- By Bill Lydon, Automation.com
- July 15, 2020
By Bill Lydon
Open system options continue to emerge from nontraditional suppliers and standards groups, and this is a trend that I expect will accelerate and enable multivendor interoperability at all levels of the system architecture.
There are some intriguing Industry 4.0/Smart Manufacturing open source edge platforms emerging, which are leveraging knowledge and technologies from the general computing and IoT industry. In addition to the efforts coming out of specific countries mentioned in trend #2, several multinational organizations and corporations have been driving manufacturing open architecture initiatives. Some of the more prominent examples going into 2021 include the following.
MTConnectThe MTConnect standard (ANSI/MTC1.4-2018) offers a semantic vocabulary for manufacturing equipment to provide structured, contextualized data with no proprietary format. The MTConnect Institute is a 501(c)(6) not-for-profit standards development organization for the MTConnect standard (ANSI/MTC1.4-20. Its membership is made up of over 400 companies and research organizations in discrete manufacturing including automotive, aerospace, medical, and other industries as well as software developers, system integrators, and research organizations supporting those industries. Membership is free and open to anyone with a stake in MTConnect.
OPC FoundationThe OPC Foundation continues to add OPC UA semantic models and schema from to further the global standard for interoperability. OPC UA is becoming an important and IT/OT integration mechanism. OPC UA is a framework for industrial interoperability models that provide a syntactical definition of information that can be communicated communication methods, including modern industrial protocols, Ethernet, cellular, and machine manufacturers describe the object-oriented information of their system and rights with integrated information technology (IT) security.
Eclipse FoundationThe Eclipse Foundation’s open standards for Industry 4.0 are designed to allow for interoperable, modular and vendor independent. The following relevant standards are different open source projects:
- OPC UA - Eclipse Milo is a full implementation of OPC UA.
- MQTT - Eclipse Paho and Eclipse Mosquitto provide a client and broker implementation messaging protocol.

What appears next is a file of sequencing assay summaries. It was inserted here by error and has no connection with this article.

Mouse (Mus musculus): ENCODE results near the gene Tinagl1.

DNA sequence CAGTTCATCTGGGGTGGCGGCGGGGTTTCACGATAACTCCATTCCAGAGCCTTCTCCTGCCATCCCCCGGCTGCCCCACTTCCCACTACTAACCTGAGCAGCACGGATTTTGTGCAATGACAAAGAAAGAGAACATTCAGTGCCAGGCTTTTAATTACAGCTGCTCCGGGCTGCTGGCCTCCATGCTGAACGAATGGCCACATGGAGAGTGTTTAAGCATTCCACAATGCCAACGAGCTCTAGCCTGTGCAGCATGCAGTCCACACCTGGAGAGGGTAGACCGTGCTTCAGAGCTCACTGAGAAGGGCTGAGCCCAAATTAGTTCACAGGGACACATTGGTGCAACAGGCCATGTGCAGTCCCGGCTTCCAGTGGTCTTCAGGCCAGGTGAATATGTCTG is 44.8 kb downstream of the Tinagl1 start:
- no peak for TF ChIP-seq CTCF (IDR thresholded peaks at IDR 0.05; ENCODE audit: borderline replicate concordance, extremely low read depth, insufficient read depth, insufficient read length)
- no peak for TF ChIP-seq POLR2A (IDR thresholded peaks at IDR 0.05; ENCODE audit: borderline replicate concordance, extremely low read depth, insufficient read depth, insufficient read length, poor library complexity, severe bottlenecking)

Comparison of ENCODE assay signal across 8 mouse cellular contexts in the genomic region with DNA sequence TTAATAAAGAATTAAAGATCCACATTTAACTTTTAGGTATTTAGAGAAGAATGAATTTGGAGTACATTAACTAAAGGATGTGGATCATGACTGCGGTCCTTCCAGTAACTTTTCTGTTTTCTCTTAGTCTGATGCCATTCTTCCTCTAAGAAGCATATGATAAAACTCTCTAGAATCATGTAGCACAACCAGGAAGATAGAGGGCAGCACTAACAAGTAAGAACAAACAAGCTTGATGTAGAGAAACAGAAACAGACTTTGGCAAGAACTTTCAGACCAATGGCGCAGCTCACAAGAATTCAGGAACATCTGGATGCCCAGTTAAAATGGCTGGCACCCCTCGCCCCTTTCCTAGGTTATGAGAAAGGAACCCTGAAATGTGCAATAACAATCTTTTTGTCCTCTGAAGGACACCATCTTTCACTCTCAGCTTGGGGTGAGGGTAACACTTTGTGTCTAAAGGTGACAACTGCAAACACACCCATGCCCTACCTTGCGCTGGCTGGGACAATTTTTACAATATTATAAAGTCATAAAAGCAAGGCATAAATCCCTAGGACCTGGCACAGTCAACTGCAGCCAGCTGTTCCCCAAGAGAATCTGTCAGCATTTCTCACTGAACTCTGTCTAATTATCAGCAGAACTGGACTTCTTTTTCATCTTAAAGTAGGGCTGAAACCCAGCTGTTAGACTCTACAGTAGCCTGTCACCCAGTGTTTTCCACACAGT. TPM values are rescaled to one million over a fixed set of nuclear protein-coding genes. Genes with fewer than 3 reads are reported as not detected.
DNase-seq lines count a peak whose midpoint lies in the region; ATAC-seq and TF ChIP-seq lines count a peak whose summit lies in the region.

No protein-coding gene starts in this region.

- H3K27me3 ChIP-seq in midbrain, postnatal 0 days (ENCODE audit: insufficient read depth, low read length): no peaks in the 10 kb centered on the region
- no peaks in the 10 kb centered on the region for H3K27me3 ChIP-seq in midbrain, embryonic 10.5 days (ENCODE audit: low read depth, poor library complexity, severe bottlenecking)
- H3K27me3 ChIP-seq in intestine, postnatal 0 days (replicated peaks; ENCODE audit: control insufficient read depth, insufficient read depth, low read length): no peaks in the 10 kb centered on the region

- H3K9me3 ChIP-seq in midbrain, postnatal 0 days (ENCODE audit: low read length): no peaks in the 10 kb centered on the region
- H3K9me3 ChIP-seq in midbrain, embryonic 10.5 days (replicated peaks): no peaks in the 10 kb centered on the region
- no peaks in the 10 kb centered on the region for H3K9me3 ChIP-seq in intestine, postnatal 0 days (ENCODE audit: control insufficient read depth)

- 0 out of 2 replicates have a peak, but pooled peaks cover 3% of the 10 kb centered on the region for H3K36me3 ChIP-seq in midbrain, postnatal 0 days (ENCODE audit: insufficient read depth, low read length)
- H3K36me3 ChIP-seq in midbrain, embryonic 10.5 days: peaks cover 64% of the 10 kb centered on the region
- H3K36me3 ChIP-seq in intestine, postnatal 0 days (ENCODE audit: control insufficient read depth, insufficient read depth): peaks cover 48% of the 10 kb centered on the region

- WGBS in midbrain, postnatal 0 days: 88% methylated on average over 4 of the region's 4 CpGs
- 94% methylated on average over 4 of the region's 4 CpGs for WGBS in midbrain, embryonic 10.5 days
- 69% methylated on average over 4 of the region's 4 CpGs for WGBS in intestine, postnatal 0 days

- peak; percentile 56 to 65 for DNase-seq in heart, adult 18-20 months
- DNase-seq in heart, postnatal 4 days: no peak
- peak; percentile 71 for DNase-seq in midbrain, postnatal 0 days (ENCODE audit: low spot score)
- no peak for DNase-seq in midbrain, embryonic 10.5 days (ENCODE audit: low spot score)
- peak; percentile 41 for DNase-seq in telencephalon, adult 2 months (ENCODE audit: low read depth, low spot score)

- Production Performance Management Protocol (PPMP) is a payload specification required to do performance analysis of production facilities.
- oneM2M – oneM2M is a service layer standard that defines common service functions shared by applications, gateways, and devices. oneM2M includes defined interworking such as OSGi, DDS, OPC UA, and Modbus so that industrial data can be aggregated applications uniformly.
- Eclipse 4diac provides the development tools and the runtime to create control based on IEC 61499. 4diac also integrates OPC UA and MQTT into PLC to ease
- IoT Gateway Eclipse Kura provides a portable Java/OSGi edge computing framework Gateways that can be deployed into Industry 4.0 solutions. Kura supports a wide protocols including OPC UA, Siemens S7, and Modbus. Eclipse Kura also feature adata flow programming tool called Wires. Wires allows to define data collection at the edge by simply selecting components from a palette and wiring them together
- Digital Twin Eclipse Ditto is a framework to create and manage digital twins. Ditto resource-based API that can be used to interact with devices, abstracting from the different device types and how they are connected. It helps to structure the devices aspects of functionality and can optionally enforce data types and data validation device meta model, based on Eclipse Vorto.
EdgeX FoundryThe Linux Foundation’s EdgeX Foundry is a vendor-neutral, open source project providing a common open framework for Internet of Things (IoT) edge computing and an ecosystem of interoperable components that unifies the marketplace and accelerates enterprise and Industrial IoT. The project is aligned around a common goal: the simplification and standardization of Industrial IoT edge computing, while still allowing the ecosystem to add significant value. EdgeX Foundry leverages cloud-native principles, including microservices and platform-independence, but is architected to meet specific needs of the IoT edge. This includes accommodating both IP- and non-IP based connectivity protocols, security and system management for widely distributed compute nodes, and scaling down to highly- constrained devices.
This article is part of Bill Lydon’s Top Trends, his Automation & Control Trends Report for 2020-2021. Download the full report here Click Here for More Information
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